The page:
When I arrived at the pool for the meet, she had “eat my bubbles” written on her back and came running up to me with a couple of her friends smiling. I was relieved. She made it across the pool and back for each of her swims, and I was proud as heck of her. She has now gotten to the point of wanting to beat her time from the last meet – she does have her mom’s competitive spirit in her! 


Maria is also playing softball. She is in the same boat as Mario – coming home from swim, doing homework, playing with a friend, making slime, choking down some pasta, and then warming up with me prior to heading to her game. 

I decided to coach one more year since Maria will be on the middle school team next year. I think overall Maria enjoys me being her coach although there are many a times when we get on each other’s last nerve. She refuses to allow me to root for her when she is up to bat. She is doing great with her pitching – thank god – because she is one of only two pitcher for our team this year. I think she embraces that responsibility and has taken it on herself to be a leader for the girls, which means she yells at them to cheer and talk in the field! She is a mini-me in that way. 

So there we have it; evidence as to why there have been a lack of posts in June – busy, busy, busy!

Mario’s b-ball tourney

Mario can be intense. I think he got both my competitive nature and Jon’s desire to win, which creates a firestorm of emotion when he does not do as well he likes.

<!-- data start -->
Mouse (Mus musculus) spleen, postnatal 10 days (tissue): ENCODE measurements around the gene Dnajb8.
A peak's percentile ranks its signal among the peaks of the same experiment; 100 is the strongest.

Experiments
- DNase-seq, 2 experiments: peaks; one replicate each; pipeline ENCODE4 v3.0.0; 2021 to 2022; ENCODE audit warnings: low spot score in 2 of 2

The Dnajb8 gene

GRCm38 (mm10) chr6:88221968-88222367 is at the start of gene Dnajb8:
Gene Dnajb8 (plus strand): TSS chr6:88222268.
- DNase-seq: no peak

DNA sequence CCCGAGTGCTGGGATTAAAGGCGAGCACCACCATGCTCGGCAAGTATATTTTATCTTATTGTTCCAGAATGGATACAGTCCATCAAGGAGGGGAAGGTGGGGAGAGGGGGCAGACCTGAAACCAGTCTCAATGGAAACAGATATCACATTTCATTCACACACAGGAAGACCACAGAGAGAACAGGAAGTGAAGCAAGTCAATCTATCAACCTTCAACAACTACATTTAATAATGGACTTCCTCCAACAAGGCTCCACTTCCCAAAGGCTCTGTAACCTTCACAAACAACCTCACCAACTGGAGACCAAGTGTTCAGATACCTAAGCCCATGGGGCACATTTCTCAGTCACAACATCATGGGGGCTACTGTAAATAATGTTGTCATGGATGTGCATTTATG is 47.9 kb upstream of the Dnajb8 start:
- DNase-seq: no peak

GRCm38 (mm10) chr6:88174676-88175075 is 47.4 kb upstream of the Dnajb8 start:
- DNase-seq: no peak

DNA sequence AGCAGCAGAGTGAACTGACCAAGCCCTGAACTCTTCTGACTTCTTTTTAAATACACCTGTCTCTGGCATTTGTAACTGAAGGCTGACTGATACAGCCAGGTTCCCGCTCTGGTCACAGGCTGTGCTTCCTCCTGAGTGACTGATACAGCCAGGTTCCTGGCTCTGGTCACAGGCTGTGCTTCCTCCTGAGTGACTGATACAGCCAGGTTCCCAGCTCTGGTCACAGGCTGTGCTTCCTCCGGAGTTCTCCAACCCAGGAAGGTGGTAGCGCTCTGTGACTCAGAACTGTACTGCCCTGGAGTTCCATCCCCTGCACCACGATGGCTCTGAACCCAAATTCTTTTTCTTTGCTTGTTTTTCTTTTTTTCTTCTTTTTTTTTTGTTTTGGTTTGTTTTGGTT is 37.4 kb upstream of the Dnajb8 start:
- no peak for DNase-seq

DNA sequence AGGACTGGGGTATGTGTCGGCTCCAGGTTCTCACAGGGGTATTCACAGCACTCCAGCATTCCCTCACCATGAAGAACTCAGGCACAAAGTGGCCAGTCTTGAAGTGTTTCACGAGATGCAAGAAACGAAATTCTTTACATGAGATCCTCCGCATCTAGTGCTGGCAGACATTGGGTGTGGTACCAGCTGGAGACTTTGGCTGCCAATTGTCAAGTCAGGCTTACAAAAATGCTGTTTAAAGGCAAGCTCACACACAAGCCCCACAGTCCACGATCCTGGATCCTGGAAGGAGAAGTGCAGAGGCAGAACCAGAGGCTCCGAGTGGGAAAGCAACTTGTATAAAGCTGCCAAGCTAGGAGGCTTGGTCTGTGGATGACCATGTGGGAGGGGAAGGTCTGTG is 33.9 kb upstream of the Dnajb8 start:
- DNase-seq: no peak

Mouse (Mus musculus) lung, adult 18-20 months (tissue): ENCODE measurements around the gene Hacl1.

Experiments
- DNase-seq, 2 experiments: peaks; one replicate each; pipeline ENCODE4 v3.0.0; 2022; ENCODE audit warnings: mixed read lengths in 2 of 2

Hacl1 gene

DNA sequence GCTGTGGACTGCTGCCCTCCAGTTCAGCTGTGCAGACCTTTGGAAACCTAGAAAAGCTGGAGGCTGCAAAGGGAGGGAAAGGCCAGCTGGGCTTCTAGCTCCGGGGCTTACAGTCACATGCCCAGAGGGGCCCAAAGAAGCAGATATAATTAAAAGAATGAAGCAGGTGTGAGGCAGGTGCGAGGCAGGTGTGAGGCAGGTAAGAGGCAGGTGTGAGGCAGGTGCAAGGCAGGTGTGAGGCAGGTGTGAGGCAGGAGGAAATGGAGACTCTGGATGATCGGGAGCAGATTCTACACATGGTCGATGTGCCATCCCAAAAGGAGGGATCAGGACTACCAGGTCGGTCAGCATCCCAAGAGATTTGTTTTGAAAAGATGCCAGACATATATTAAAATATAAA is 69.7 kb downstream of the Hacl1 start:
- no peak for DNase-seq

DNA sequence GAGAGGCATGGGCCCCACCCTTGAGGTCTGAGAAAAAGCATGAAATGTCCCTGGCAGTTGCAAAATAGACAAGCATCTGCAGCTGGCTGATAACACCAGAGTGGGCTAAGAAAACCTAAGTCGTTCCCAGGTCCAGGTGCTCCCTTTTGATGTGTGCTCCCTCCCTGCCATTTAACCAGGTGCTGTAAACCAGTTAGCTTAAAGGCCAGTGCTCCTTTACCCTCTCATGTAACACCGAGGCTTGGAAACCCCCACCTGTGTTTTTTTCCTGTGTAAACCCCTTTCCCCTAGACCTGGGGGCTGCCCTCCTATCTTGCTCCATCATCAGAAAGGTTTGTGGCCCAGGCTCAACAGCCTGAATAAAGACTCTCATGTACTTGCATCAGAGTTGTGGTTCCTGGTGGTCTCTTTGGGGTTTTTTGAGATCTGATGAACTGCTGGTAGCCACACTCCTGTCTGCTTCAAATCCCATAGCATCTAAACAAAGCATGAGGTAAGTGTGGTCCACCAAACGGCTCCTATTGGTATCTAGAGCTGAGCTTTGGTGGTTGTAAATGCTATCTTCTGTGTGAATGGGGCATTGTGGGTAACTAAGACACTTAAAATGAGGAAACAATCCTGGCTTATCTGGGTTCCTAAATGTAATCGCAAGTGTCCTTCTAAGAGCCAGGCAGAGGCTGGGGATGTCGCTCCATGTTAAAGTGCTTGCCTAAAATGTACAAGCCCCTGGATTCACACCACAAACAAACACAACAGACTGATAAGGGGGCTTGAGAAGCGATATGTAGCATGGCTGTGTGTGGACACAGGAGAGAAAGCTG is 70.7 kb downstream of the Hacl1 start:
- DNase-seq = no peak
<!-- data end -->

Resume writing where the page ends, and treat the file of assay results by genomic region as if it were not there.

He had tournaments all weekend for basketball. When we worked at the tournament, he was outside shooting hoops. At times, he was swishing them. At other times, he couldn’t shoot a basket to save his life. Unfortunately, the latter occurred right before we were leaving for his next tournament game. We got in the car upset as could be – slamming the car door as he plopped in his seat. Jon and I were frustrated at his attitude, and then proceeded to get irritated with one another about something stupid. We all sat in the car on the way to the tournament in cold stone silence. About 15 minutes into the trip, Mario whispered “A my name is Alan, my wife’s name is Addie…” 

Whenever it’s quiet in the car or I want the kids to stop looking at their tablets, I tell them we are going to play the alphabet game. They usually roll their eyes but go along with me. I wanted to keep the frown on my face when Mario spoke up with “A my name is” but I couldn’t. I immediately smiled, and was touched that he would break free from his anger and engage with us. It was quite impressive that the nine-year old could speak up but the 45 year-olds could not….